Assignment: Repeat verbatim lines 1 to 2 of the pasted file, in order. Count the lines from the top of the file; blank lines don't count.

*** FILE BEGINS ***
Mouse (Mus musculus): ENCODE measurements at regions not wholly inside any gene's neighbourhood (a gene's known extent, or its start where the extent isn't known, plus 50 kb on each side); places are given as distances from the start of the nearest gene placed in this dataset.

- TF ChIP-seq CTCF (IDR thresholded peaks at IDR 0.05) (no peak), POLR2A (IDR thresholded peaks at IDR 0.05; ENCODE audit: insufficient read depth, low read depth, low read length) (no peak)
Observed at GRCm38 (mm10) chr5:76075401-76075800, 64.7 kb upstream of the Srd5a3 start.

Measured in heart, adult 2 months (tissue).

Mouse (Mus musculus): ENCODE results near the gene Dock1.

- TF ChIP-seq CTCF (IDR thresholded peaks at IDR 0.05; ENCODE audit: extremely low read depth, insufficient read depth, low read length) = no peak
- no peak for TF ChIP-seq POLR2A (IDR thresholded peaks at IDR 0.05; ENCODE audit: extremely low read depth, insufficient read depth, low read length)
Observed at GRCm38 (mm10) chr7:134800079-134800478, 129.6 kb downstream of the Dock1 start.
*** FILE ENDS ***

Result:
Mouse (Mus musculus): ENCODE measurements at regions not wholly inside any gene's neighbourhood (a gene's known extent, or its start where the extent isn't known, plus 50 kb on each side); places are given as distances from the start of the nearest gene placed in this dataset.

- TF ChIP-seq CTCF (IDR thresholded peaks at IDR 0.05) (no peak), POLR2A (IDR thresholded peaks at IDR 0.05; ENCODE audit: insufficient read depth, low read depth, low read length) (no peak)